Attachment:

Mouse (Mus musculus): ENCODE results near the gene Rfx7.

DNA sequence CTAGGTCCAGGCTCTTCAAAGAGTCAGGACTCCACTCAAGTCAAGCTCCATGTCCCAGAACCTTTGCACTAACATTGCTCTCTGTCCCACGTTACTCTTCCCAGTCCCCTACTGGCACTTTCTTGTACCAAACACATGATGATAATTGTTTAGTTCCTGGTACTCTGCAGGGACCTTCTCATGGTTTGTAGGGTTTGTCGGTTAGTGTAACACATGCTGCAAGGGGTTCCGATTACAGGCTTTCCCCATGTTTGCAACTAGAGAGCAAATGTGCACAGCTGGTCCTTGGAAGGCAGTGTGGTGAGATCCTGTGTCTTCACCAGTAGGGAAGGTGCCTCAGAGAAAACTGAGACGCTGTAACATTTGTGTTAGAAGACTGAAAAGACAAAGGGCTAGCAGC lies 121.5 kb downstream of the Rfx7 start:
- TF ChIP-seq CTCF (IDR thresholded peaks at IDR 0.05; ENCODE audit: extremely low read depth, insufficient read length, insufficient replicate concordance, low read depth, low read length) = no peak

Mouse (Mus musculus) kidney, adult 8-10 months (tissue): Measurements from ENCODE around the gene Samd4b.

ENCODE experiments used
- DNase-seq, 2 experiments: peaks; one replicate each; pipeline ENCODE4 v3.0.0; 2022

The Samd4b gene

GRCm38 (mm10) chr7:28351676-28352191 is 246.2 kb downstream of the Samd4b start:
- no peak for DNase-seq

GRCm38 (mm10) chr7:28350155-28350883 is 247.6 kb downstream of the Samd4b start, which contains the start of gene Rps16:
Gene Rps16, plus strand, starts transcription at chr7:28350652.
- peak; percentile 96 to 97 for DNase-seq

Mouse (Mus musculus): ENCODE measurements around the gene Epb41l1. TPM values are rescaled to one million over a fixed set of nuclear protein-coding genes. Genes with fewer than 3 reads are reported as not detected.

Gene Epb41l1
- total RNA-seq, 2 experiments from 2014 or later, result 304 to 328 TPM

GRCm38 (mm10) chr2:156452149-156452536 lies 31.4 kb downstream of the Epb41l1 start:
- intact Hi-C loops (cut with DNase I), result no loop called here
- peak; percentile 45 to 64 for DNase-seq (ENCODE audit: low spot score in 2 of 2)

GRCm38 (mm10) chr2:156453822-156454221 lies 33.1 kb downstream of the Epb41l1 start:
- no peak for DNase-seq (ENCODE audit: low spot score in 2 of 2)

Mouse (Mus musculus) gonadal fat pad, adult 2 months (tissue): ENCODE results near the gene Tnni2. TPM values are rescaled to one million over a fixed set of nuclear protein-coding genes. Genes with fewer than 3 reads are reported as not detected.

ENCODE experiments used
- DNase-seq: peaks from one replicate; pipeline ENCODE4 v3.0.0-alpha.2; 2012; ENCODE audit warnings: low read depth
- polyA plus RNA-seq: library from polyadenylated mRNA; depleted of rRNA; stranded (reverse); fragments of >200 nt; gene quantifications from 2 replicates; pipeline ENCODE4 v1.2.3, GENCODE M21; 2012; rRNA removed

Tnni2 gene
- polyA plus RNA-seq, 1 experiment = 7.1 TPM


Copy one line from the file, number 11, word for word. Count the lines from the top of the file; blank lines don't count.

Gene Rps16, plus strand, starts transcription at chr7:28350652.